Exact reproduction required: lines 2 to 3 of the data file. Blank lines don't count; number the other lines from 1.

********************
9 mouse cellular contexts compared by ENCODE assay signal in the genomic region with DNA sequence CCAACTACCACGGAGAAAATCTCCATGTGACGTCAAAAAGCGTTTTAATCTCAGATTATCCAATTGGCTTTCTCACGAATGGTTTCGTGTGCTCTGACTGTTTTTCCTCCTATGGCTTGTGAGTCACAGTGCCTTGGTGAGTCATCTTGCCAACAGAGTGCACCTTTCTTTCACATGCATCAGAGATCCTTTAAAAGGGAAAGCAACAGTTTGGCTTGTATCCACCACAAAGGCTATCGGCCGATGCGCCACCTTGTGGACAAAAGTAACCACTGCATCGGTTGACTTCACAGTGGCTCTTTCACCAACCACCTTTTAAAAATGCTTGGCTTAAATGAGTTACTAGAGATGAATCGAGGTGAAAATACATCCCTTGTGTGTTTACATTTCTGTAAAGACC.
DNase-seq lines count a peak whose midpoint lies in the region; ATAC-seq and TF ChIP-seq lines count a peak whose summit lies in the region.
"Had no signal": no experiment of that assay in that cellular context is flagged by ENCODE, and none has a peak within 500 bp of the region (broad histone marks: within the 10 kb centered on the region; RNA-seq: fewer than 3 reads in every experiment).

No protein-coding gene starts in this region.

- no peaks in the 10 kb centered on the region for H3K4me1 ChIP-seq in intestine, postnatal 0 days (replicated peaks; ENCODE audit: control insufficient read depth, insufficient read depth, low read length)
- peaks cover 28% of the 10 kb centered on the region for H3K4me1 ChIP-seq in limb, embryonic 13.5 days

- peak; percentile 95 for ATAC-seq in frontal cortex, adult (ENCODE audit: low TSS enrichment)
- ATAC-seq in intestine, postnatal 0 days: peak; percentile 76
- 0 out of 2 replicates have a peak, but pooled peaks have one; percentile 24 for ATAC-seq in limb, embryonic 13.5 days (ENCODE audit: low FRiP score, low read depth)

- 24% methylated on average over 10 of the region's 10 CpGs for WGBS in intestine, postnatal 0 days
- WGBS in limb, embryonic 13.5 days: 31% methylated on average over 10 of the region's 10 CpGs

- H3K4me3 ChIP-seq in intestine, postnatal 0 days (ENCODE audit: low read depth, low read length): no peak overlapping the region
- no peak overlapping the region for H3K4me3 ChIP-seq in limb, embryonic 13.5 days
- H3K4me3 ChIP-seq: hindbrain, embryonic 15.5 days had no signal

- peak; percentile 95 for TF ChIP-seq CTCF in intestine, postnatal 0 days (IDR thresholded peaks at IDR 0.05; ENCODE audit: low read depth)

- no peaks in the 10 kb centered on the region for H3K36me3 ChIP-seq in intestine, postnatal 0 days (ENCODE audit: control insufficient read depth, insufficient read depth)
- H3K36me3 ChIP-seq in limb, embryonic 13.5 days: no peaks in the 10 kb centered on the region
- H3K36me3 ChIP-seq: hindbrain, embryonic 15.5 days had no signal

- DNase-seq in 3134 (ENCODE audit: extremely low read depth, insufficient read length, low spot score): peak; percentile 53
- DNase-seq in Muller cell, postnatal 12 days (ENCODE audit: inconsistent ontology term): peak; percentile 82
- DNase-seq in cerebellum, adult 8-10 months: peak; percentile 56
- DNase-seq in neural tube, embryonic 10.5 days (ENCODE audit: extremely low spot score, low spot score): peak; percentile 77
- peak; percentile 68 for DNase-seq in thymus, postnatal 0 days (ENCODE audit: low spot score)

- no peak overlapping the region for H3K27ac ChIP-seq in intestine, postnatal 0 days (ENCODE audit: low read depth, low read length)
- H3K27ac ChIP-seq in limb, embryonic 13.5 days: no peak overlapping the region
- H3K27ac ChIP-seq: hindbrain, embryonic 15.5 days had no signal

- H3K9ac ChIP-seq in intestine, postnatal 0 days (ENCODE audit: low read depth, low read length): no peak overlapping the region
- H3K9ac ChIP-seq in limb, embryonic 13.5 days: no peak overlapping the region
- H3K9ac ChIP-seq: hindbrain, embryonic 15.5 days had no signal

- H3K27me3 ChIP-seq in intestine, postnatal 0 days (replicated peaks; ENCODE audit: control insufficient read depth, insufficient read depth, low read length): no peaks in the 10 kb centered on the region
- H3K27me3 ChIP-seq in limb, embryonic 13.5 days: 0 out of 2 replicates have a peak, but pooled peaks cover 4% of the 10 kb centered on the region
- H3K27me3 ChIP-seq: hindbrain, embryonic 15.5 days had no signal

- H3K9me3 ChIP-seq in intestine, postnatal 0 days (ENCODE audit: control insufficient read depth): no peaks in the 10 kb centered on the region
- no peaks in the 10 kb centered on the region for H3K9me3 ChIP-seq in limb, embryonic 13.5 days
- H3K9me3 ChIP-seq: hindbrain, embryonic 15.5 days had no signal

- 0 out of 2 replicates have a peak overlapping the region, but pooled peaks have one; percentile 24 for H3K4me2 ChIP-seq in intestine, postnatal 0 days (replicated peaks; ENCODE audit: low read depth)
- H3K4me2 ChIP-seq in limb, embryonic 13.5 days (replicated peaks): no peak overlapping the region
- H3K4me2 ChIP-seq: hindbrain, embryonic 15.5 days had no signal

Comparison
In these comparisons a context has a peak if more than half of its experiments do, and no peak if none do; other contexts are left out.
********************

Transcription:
DNase-seq lines count a peak whose midpoint lies in the region; ATAC-seq and TF ChIP-seq lines count a peak whose summit lies in the region.
"Had no signal": no experiment of that assay in that cellular context is flagged by ENCODE, and none has a peak within 500 bp of the region (broad histone marks: within the 10 kb centered on the region; RNA-seq: fewer than 3 reads in every experiment).